In 2018, 34 Iowa high school wrestlers earned All-American honors at the Cadet and Junior Freestyle and Greco-Roman National Championships in Fargo, North Dakota.
The Iowa wrestling program continued its hot summer on the recruiting trail on Monday.
Abe Assad, a senior at Glenbard North in Illinois, announced his commitment to the Hawkeyes on Monday evening. He is considered the top-ranked 182-pounder in the country, according to Flowrestling, and projects as a 184-pounder.
“The biggest thing for me was their style of wrestling really fits my style,” Assad told HawkCentral.com. “Hand fighting and just great wrestling — that’s what I like. Iowa is the best in the country at doing that. They win matches doing that.”
Assad is Iowa’s second 2019 commitment, joining Minnesota prep standout Zach Glazier, who committed in late June. Additionally, 2020 recruit Patrick Kennedy and 2018 prospect Aaron Cashman both announced their commitments to Iowa this summer, and both Austin DeSanto and Jason Renteria transferred in after the conclusion of the 2017-18 season.
In Assad, the Hawkeyes are getting a world-class competitor on the rise. He is considered the No. 13 pound-for-pound prospect in the 2019 class. He went 51-0 and won his first state title in February, then caught fire at the Cadet World Team Trials in Akron in June, winning both the freestyle and Greco-Roman world team spots at 80 kilograms (roughly 176 pounds).
Assad competed in freestyle at the Cadet World Championships in Croatia in early July. He went 4-1 and won bronze, helping Team USA to a second-place team finish. He lost to Iran’s Mohammadreza Ghiyasi, an eventual finalist, in the second round, then won three straight to take third.
Prior to the world championships was when Iowa first made contact. Assad originally committed to Army after taking second in freestyle and first in Greco at the 2017 Cadet national championships. He decommitted after his run at the trials in June, and coaches from all over the country blew up his phone.
“(Iowa) reached out to me a week or two before Cadet worlds,” Assad said. “I was training, so I think (assistant coach Ryan Morningstar) shot me a text or called me to tell me they were interested.
“But what I liked about them — they told me they didn’t want to recruit me right away. They wanted to let me train. I was going to compete at the world championships, so they just let me be for a little bit. Other coaches were calling me left and right while I was training for a world championship. I liked that about Iowa. They understood that I needed to train.”
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Assad won bronze, then returned to more suitors. He narrowed his list to North Carolina, Michigan, Ohio State and Iowa. He made a visit to Iowa City the final weekend of July, where Morningstar and head coach Tom Brands showed him the campus and wrestling facilities.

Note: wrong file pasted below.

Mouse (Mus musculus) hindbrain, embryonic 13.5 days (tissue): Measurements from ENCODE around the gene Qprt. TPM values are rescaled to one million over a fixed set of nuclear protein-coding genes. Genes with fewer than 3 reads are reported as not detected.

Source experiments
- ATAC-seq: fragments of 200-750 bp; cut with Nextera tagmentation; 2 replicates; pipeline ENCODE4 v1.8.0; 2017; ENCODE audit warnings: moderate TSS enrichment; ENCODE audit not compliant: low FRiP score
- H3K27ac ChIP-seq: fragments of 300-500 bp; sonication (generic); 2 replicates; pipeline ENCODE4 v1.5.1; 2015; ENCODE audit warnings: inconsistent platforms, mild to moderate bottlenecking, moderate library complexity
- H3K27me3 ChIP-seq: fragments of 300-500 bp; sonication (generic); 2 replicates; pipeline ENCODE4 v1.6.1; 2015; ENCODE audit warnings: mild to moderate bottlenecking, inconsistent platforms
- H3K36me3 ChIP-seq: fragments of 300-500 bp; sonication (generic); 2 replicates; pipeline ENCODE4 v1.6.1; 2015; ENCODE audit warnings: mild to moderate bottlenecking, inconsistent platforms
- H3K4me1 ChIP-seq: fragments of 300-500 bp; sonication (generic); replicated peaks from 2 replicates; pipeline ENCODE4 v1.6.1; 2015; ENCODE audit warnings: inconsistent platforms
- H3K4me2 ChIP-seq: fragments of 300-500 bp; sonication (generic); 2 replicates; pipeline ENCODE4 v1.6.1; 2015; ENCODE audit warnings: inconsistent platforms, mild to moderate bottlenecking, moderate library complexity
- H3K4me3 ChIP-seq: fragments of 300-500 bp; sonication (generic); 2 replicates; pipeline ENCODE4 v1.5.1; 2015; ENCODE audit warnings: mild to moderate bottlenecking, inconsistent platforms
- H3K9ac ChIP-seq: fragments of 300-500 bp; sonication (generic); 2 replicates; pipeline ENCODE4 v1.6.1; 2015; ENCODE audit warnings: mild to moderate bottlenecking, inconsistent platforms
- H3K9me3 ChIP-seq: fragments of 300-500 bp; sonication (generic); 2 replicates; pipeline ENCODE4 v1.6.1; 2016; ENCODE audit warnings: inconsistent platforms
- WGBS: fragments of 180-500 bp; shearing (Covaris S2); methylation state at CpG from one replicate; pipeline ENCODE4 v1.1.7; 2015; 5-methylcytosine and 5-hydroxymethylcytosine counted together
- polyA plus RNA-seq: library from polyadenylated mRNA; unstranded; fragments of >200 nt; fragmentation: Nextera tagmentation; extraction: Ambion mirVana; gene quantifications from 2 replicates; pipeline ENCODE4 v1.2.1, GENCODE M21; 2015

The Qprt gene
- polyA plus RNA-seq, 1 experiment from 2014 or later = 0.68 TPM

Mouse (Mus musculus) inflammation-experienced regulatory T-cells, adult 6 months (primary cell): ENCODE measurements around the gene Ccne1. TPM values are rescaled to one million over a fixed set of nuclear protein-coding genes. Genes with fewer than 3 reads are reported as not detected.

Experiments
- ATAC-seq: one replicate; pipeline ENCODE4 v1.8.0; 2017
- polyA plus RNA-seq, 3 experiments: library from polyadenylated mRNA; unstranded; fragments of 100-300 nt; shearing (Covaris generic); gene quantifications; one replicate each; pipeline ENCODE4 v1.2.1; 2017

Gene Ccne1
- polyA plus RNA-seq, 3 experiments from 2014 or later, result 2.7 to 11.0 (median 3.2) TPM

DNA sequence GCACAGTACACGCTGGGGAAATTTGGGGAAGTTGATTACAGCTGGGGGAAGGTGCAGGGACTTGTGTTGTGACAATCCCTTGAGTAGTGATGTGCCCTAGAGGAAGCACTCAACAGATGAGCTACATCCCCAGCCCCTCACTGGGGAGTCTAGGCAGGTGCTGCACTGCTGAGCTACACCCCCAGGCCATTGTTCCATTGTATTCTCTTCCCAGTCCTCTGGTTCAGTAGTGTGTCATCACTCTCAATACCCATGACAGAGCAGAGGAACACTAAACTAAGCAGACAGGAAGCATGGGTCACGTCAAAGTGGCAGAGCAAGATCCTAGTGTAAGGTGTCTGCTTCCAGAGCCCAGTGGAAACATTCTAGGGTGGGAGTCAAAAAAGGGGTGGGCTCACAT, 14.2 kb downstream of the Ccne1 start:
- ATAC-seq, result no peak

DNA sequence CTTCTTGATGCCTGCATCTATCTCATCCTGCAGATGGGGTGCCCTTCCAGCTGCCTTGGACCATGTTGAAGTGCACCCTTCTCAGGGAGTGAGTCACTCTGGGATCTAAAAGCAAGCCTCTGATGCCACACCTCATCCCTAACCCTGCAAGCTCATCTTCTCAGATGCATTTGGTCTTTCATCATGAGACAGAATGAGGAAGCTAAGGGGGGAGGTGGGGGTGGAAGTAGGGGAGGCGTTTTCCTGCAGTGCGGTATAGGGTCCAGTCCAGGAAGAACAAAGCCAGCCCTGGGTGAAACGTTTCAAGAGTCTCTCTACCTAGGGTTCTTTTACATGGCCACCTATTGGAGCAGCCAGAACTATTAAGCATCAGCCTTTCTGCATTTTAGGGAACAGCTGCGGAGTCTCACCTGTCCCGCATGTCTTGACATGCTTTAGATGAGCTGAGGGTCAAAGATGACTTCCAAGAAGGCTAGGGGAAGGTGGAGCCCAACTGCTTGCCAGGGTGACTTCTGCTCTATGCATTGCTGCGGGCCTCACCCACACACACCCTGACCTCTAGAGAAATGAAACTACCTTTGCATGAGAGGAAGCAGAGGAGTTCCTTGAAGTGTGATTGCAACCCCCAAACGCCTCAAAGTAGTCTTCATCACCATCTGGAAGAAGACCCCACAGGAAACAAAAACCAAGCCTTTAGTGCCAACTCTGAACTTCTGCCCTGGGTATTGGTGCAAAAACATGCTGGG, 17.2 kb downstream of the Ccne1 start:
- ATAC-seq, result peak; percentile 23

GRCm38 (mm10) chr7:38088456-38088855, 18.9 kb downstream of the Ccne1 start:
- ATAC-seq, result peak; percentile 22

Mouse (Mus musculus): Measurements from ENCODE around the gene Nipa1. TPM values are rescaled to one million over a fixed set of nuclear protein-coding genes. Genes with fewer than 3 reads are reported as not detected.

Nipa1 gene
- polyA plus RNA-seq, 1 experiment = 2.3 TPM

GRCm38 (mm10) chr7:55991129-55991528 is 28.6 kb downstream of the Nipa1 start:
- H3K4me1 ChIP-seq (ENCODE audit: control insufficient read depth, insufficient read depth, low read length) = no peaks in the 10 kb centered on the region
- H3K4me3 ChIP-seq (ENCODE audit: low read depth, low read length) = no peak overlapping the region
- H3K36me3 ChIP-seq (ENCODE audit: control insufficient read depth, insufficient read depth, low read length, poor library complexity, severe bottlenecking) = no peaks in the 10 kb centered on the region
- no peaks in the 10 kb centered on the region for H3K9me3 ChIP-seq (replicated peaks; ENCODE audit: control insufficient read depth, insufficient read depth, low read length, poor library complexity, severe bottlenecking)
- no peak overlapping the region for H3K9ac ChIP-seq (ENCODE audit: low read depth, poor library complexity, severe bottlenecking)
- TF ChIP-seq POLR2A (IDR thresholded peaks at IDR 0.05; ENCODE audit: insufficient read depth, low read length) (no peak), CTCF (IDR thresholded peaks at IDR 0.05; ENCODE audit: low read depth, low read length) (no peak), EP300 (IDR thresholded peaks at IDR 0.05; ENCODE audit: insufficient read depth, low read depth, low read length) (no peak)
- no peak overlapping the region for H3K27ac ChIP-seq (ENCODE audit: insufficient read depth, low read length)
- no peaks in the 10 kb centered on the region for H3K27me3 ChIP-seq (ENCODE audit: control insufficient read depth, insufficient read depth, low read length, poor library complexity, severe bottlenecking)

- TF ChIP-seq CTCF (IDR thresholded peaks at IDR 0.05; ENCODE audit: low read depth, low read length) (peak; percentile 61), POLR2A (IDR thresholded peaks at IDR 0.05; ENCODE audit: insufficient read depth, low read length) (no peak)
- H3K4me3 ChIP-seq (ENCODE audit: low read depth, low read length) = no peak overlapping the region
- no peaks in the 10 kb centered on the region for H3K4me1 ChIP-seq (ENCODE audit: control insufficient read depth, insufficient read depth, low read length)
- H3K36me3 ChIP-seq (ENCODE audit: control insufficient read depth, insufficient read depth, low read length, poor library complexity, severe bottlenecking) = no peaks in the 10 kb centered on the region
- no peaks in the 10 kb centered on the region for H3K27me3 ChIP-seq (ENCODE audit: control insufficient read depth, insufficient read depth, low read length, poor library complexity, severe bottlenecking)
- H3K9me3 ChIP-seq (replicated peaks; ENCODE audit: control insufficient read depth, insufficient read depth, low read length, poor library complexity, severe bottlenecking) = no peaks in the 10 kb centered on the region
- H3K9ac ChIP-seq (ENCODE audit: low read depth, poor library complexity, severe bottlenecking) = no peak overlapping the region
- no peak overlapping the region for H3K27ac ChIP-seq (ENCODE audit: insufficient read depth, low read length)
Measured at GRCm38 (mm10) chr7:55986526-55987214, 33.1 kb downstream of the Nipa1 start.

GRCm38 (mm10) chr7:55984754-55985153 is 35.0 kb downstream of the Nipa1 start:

He was hooked — although not at first.
“I’m not going to lie, when I first went to see Iowa and they talked to me, I was a little intimidated by the Brands brothers,” Assad said and laughed. “They’re crazy on the mat, you know? But when I went to visit, I found that they’re really awesome guys.
“They’re funny. They know how to joke around, but they know how to get serious, too, when it really counts. That was a relief when I got to meet them and get to know them.”
What really sold Assad, though, was a trip to the Hillcrest dorm on the west side of campus.
That day, Assad, his parents and Brands took a stroll through the dormitory. Upon their arrival, Assad said a campus maintenance worker spotted them and approached.
“He came up to me and said, ‘Are you Abe Assad?’ I was like, yeah,” Assad recalled. “He said, ‘Are you on your unofficial?’ I said, yeah. He was like, ‘Oh, that’s awesome. Nice to meet you.’
“This is a janitor working at the school, and he knew who I was. I didn’t really announce it anywhere on social media that I was there. He just knew me. That showed me how strong and powerful the fan base is.
“Being a wrestler at Iowa is like being a football player at Alabama. It’s awesome.”
Assad had hoped to take other visits to his listed schools, but he was smitten with Iowa. He was enthralled by the idea of working out with Glazier and Kennedy, as well as current Hawkeye wrestlers Cash Wilcke and Jacob Warner.
All of it was enough for Assad to announce his decision on Monday night. He took out his phone, penned a quick message of thanks and posted it.
“I visited and saw the campus, and was pretty much sold right then and there,” Assad said. “I didn’t want to commit right on the spot because I was still thinking about a bunch of other schools.
“But I went on campus and saw how amazing the campus was, and how they’re building a new wrestling room soon — I mean, you just can’t beat that.”
Cody Goodwin covers wrestling and high school sports for the Des Moines Register. Follow him on Twitter at @codygoodwin.